The project was started to streamline the traffic flow on the iconic stretch on war-footing, but ten years down the line, the project is yet to see the light of the day.
DESPITE funds cleared years ago, there’s no headway in the Boulevard 4-Lane Road Project.
The project was announced by former chief minister Omar Abdullah on August 2, 2011, to streamline the traffic flow on the iconic stretch. The Roads and Buildings (R&B) Department was directed to start it on war-footing, but ten years down the line, the project is yet to see the light of the day.
Under the project, the government has to widen the road from the UN office Sonwar to Kral Sangri.
In the first phase, the road from Nehru Park to Kral Sangri is to be widened. It will have a separate cycle track, coming at an additional cost of Rs. 10 crore.
Showkat Jeelani Pandit, Chief Engineer, R&B Department, told Kashmir Observer that the department is waiting for the National Environmental Engineering Research Institute (NEERI) report and can go ahead with work only after receiving positive recommendations.
“We had a meeting with them [NEERI] recently and they are going to submit the Environment Impact Assessment (EIA) report soon,” Pandit said. “Once we receive it, we will submit it in the J&K High Court.”
The court has already sought an EIA report from the R&B Department, Nadeem Qadri, an environmental lawyer, said. “Whatever is to be done depends on the recommendations of NEERI’s report,” Qadri told Kashmir Observer.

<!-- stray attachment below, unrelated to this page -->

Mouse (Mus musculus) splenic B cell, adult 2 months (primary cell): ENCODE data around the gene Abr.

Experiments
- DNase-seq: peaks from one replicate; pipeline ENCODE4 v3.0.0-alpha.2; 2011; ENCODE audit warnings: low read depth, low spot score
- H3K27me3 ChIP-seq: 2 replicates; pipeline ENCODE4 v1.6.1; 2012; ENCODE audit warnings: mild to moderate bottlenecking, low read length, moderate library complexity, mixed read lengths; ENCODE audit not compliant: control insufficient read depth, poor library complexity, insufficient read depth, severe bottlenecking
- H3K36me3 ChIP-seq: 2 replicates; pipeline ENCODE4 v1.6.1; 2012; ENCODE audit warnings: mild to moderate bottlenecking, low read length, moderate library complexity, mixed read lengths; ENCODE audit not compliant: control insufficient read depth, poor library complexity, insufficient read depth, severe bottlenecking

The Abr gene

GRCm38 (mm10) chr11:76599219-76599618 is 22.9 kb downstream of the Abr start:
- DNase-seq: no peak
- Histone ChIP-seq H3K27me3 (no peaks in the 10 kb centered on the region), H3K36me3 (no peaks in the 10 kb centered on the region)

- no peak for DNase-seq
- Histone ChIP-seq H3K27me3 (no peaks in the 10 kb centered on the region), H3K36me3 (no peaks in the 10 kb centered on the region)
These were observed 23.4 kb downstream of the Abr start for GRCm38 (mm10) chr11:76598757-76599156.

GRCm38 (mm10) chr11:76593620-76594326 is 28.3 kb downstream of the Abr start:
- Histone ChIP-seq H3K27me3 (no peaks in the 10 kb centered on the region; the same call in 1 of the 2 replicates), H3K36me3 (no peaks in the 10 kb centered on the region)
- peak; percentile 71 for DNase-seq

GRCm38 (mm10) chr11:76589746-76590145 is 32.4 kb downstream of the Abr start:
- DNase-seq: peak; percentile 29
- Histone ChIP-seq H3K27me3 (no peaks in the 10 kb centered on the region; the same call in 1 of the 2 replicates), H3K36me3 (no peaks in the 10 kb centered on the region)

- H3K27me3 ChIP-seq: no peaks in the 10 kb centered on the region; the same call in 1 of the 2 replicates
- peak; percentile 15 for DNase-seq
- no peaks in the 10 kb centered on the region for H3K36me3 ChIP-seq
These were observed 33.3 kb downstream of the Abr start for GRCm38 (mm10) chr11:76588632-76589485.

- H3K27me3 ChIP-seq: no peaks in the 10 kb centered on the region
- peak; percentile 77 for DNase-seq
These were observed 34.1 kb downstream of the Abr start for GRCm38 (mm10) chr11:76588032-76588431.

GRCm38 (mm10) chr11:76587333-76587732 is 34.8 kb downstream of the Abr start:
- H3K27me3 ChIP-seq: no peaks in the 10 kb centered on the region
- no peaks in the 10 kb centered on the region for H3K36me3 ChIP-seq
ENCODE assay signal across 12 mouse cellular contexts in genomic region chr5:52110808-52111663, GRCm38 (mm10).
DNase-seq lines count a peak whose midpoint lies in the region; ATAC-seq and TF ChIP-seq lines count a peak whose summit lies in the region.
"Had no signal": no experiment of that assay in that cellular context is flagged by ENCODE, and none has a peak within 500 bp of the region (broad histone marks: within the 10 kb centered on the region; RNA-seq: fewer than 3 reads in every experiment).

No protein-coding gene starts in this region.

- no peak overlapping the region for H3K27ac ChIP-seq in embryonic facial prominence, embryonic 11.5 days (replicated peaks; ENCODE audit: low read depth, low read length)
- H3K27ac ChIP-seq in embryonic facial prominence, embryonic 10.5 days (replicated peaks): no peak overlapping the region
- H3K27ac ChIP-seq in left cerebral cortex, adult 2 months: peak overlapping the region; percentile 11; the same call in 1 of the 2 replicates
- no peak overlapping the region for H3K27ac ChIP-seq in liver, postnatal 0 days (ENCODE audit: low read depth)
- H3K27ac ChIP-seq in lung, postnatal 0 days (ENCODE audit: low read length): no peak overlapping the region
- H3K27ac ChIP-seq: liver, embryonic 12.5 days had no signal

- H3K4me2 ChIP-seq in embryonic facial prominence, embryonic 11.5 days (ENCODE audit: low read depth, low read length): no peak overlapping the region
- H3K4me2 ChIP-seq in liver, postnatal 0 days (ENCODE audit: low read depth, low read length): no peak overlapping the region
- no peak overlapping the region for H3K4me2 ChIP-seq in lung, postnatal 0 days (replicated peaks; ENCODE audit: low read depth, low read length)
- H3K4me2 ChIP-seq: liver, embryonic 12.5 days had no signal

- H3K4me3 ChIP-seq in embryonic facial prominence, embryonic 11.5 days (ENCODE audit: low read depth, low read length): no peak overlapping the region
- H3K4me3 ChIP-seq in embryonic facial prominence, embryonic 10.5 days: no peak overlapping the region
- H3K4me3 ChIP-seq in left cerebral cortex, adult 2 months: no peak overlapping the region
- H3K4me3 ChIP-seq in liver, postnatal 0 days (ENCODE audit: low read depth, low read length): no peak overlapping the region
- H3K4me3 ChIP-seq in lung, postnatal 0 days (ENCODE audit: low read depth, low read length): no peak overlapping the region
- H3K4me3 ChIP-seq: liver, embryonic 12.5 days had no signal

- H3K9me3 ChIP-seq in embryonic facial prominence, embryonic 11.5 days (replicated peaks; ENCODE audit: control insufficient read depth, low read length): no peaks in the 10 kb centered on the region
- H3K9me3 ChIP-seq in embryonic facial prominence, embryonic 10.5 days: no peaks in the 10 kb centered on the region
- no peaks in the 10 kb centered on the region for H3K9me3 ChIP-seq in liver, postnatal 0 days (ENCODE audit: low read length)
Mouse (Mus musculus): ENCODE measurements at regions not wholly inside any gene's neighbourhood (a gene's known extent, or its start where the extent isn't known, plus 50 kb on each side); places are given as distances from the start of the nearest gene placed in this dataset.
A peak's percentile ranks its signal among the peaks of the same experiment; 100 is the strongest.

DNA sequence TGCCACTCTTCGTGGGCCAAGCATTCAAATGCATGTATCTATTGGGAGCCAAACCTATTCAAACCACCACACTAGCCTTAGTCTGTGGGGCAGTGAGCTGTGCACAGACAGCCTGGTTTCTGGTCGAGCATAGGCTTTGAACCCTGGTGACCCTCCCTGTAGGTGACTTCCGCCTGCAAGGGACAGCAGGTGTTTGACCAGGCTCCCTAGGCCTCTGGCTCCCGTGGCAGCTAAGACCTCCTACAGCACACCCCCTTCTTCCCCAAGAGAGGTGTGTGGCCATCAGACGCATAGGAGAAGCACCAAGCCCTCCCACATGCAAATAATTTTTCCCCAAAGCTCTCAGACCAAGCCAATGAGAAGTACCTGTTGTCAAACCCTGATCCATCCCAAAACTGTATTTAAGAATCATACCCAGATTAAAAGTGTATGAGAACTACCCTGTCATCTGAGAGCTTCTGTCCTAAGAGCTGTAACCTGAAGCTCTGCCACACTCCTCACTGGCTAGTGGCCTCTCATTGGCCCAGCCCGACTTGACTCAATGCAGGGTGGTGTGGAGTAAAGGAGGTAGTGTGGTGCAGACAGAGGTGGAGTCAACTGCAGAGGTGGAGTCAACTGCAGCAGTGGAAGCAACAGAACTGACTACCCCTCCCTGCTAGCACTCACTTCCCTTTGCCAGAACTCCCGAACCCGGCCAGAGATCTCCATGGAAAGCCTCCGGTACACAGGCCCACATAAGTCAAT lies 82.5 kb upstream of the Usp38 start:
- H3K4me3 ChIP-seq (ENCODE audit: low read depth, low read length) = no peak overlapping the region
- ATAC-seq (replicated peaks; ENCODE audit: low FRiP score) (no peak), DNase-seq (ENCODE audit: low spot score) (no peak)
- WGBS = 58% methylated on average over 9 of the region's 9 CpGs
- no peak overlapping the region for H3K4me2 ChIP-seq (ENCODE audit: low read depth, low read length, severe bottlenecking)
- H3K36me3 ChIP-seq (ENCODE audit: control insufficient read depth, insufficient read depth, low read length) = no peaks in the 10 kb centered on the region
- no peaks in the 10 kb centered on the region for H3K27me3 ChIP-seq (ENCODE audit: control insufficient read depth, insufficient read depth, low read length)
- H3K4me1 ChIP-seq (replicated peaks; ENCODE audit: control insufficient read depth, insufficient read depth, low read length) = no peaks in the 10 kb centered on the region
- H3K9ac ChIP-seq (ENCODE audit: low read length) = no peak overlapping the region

Notably, Baseer Ahmad Khan, then Divisional Commissioner Kashmir, had tasked Nagpur-based NEERI to study the impact of Boulevard 4-Lane Road Project on environment, and submit the report within ten days. However, years later, the report is still a work in progress.
Feroz Ahmad Mir, Executive Engineer, J&K Lakes and Waterways Development Authority (LAWDA), told Kashmir Observer that the delay in report happened as NEERI needed some more information regarding the project.
“We are expecting the report soon,” Mir said.
“Since, no local agency was conducting EIA in Kashmir initially, so we approached NEERI for the report. But now, we have the Centre of Research for Development (CORD) from Kashmir University locally preparing these reports.”
However, Dr. Raja Muzaffar Bhat, an Information and environmental activist, argued that by engaging NEERI for EIA, the authorities are only buying time.
“Authorities should have framed a committee of different concerned departments, like LAWDA, Forests, SMC, Pollution Control Committee, Kashmir University, and should have conducted EIA,” Bhat said. “People from these departments are locals who are familiar with this place and would have done it within no time.”
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